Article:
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On the use of longitudinal intrafascicular peripheral interfaces for the control of cybernetic hand prostheses in amputees.

Authors
  • Micera, Silvestro1
  • Navarro, Xavier
  • Carpaneto, Jacopo
  • Citi, Luca
  • Tonet, Oliver
  • Rossini, Paolo Maria
  • Carrozza, Maria Chiara
  • Hoffmann, Klaus Peter
  • Vivó, Meritxell
  • Yoshida, Ken
  • Dario, Paolo
  • 1 ARTS and CRIM Laboratories, Scuola Superiore SantAnna, 56127 Pisa, Italy. [email protected] , (Italy)
Type
Published Article
Journal
IEEE transactions on neural systems and rehabilitation engineering : a publication of the IEEE Engineering in Medicine and Biology Society
Publication Date
Oct 01, 2008
Volume
16
Issue
5
Pages
453–472
Identifiers
DOI: 10.1109/TNSRE.2008.2006207
PMID: 18990649
Source
Medline
License
Unknown

Abstract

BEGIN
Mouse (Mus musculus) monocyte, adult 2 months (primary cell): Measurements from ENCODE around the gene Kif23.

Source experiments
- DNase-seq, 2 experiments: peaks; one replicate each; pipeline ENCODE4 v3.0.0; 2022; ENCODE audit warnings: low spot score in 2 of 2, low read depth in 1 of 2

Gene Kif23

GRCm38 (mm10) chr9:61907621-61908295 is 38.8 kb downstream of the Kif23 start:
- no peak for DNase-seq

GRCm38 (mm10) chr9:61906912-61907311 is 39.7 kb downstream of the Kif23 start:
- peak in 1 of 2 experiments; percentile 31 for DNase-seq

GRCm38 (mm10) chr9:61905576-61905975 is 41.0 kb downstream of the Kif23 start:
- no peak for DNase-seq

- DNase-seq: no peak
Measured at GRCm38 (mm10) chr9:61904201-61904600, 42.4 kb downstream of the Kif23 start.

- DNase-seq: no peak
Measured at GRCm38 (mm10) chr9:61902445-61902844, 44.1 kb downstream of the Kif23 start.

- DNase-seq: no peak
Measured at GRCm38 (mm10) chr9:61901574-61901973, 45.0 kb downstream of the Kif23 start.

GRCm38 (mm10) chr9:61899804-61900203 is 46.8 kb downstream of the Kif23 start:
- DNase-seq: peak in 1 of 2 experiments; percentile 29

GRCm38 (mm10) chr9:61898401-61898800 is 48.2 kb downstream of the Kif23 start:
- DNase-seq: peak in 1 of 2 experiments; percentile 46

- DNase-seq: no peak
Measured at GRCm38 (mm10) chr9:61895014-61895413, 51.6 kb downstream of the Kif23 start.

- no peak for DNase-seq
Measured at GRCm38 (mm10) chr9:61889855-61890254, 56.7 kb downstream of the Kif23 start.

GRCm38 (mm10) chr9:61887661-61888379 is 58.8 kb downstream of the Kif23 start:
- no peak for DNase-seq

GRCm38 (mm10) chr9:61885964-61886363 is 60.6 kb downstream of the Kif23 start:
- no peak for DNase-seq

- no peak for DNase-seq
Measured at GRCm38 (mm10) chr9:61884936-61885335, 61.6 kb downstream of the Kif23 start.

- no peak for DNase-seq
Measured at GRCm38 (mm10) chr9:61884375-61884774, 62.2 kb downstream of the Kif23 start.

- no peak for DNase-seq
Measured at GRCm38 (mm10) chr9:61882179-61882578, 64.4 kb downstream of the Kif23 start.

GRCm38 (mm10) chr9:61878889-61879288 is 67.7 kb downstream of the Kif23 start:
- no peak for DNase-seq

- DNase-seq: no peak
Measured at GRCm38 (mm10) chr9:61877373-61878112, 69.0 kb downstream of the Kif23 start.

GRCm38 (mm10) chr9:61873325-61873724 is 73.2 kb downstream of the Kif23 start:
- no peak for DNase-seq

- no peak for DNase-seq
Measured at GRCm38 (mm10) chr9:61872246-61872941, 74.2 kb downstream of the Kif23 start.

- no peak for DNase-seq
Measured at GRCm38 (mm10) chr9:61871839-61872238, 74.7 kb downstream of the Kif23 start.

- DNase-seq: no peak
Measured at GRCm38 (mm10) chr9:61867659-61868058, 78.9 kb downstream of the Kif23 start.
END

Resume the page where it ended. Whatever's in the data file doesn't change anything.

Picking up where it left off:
Significant strides have been recently made to develop highly sensorized cybernetic prostheses aimed at restoring sensorimotor limb functions to those who have lost them because of a traumatic event (amputation). In these cases, one of the main goals is to create a bidirectional link between the artificial devices (e.g., robotic hands, arms, or legs) and the nervous system. Several human-machine interfaces (HMIs) are currently used to this aim. Among them, interfaces with the peripheral nervous system and in particular longitudinal intrafascicular electrodes can be a promising solution able to improve the current situation. In this paper, the potentials and limits of the use of this interface to control robotic devices are presented. Specific information is provided on: 1) the neurophysiological bases for the use peripheral nerve interfaces; 2) a comparison of the potentials of the different peripheral neural interfaces; 3) the possibility of extracting and appropriately interpreting the neural code for motor commands and of delivering sensory feedback by stimulating afferent fibers by using longitudinal intrafascicular electrodes; 4) a preliminary comparative analysis of the performance of this approach with the ones of others HMIs; 5) the open issues which have to be addressed for a chronic usability of this approach.

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